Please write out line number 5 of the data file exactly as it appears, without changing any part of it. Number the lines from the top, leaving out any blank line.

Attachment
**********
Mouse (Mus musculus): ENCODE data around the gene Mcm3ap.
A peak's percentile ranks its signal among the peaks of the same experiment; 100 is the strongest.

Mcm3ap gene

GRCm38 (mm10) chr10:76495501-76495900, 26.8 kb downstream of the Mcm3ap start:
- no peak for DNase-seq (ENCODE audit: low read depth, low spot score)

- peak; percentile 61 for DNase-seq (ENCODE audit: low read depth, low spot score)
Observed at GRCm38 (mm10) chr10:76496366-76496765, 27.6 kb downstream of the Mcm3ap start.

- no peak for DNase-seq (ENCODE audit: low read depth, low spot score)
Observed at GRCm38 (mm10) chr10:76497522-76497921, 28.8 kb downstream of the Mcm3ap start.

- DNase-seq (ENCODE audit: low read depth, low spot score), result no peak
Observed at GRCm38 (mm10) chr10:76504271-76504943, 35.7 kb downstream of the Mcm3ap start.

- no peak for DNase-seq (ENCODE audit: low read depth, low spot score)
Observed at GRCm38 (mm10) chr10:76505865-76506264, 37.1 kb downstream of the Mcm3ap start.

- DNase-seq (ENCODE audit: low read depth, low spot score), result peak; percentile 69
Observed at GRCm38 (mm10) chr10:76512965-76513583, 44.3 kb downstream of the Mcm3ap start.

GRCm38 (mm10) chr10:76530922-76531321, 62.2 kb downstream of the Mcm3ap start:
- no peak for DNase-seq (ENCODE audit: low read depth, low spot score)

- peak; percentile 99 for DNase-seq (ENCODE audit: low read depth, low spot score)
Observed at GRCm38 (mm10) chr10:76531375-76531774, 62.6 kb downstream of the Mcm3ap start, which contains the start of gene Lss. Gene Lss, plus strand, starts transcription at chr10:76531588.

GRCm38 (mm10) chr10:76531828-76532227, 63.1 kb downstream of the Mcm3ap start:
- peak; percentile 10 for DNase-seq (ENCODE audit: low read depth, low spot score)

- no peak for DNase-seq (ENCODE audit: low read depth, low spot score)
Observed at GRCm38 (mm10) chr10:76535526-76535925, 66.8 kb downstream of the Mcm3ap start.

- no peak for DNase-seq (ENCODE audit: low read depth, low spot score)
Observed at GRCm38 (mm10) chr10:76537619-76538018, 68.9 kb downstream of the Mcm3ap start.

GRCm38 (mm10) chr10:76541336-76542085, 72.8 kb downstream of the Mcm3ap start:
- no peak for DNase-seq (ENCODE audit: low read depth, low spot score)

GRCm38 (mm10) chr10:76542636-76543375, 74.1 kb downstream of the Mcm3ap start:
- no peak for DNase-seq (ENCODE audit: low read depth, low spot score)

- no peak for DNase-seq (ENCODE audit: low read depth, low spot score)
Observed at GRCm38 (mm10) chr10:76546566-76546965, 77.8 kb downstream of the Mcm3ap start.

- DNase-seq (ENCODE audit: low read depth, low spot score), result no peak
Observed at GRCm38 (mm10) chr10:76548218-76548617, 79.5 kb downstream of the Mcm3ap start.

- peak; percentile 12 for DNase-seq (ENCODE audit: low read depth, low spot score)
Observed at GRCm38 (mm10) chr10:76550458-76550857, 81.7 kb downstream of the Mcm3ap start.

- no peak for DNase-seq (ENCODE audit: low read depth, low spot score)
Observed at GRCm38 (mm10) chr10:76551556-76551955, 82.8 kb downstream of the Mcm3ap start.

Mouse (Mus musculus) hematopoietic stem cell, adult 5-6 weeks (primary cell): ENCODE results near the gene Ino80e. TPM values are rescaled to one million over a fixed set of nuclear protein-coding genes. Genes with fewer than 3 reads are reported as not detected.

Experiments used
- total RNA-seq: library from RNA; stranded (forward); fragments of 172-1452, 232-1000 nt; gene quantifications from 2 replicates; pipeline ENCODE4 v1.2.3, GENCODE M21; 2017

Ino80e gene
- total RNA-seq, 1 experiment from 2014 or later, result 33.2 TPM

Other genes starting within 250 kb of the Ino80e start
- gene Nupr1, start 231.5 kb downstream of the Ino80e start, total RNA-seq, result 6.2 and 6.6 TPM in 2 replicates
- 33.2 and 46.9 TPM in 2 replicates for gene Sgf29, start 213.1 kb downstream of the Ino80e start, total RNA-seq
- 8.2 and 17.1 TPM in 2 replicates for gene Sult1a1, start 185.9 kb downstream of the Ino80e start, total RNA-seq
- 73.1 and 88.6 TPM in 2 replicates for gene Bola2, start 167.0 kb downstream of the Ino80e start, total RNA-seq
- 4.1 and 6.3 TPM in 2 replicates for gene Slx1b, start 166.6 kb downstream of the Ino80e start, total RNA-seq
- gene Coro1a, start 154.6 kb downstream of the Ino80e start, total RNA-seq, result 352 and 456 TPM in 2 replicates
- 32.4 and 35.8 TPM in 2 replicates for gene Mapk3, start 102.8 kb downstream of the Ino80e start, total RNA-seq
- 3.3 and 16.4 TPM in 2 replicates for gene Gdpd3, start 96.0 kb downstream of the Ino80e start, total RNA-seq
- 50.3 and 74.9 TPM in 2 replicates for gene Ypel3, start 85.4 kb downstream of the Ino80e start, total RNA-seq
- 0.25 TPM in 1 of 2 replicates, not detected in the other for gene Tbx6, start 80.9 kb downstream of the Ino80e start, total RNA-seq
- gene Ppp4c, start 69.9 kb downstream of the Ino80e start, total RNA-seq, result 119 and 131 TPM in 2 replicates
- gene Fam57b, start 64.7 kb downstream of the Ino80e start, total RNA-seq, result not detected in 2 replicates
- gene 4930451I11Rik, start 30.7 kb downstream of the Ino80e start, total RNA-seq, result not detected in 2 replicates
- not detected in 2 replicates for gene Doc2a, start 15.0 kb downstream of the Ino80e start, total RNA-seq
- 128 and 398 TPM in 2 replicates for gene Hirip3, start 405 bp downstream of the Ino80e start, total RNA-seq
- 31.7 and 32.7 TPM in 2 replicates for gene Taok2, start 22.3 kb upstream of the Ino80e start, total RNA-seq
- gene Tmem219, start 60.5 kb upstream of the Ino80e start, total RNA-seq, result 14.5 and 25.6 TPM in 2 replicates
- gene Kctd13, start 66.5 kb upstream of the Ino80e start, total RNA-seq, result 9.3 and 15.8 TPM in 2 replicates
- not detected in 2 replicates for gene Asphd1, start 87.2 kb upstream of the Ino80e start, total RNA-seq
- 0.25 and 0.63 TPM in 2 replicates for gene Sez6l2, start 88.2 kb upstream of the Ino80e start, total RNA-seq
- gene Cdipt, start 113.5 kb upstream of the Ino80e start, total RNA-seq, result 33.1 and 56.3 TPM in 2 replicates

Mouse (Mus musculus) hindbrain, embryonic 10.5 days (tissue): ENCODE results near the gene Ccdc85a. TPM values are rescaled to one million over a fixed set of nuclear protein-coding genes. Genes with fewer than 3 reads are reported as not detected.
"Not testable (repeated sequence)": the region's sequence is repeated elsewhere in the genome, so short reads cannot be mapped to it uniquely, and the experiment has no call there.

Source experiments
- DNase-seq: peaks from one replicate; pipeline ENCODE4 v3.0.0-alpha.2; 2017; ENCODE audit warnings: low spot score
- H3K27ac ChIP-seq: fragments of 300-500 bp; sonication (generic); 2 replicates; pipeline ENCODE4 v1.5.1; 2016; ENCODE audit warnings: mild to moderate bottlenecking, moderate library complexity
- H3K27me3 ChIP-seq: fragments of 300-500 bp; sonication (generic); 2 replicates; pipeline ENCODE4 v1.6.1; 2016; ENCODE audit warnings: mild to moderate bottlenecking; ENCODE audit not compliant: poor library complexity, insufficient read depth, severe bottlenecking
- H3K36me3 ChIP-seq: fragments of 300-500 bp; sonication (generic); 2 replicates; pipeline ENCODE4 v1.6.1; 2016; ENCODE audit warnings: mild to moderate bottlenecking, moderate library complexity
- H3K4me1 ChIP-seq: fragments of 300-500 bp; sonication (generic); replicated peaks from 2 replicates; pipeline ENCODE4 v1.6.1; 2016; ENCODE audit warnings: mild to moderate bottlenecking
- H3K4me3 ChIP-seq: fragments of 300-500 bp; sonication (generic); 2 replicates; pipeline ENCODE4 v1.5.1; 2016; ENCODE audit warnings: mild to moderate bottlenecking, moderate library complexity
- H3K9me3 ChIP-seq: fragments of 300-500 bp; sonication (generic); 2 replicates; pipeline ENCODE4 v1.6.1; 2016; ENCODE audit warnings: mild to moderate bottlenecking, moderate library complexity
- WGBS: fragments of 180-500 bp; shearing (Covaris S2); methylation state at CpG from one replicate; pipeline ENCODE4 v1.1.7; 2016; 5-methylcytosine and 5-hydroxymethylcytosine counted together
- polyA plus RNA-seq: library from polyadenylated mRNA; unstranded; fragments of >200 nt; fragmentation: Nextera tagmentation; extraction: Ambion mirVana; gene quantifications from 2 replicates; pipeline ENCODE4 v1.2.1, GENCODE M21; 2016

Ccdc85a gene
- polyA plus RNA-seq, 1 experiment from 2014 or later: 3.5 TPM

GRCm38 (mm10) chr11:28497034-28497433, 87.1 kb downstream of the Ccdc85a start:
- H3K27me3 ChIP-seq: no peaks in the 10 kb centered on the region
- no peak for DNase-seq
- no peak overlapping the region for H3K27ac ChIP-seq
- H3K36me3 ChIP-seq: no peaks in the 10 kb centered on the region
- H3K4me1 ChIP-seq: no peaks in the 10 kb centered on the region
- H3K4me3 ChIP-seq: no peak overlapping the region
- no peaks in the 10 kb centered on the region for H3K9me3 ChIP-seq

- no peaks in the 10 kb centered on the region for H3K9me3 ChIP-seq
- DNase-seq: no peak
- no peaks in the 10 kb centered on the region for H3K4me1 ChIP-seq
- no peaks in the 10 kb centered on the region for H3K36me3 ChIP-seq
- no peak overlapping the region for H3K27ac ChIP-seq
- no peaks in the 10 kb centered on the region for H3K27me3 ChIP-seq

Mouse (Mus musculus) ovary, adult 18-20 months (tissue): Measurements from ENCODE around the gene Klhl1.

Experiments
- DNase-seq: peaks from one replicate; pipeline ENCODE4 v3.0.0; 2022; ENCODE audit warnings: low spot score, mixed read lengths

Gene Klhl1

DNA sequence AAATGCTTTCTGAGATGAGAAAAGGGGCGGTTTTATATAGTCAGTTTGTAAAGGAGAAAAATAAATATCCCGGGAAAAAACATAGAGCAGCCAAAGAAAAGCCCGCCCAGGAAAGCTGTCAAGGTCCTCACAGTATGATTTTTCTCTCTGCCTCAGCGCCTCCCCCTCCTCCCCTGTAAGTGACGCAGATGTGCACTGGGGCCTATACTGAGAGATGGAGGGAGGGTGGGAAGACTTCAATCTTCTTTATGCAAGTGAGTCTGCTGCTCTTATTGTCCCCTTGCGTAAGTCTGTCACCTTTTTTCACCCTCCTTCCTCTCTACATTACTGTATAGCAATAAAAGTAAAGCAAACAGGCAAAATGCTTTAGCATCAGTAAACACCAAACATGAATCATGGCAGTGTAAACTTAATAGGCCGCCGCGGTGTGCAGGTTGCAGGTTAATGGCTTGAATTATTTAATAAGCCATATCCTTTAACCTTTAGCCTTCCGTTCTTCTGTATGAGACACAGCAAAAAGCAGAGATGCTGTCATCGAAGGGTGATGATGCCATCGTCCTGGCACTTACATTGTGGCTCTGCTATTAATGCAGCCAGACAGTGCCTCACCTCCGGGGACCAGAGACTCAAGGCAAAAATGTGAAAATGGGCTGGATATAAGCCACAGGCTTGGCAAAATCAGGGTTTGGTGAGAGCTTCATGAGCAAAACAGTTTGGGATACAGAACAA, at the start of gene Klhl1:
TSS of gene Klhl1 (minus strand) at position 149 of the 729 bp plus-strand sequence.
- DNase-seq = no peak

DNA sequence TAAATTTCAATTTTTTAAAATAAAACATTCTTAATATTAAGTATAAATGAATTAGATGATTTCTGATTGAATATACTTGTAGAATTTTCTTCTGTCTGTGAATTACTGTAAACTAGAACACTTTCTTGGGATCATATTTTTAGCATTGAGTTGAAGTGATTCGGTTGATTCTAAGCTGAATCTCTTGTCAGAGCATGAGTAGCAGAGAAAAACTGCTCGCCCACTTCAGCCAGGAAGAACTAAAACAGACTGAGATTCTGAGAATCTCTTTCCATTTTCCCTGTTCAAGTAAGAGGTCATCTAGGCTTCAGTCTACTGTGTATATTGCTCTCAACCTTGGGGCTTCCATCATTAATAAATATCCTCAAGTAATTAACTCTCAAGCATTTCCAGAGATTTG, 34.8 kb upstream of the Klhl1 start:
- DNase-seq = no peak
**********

- no peak for DNase-seq (ENCODE audit: low read depth, low spot score)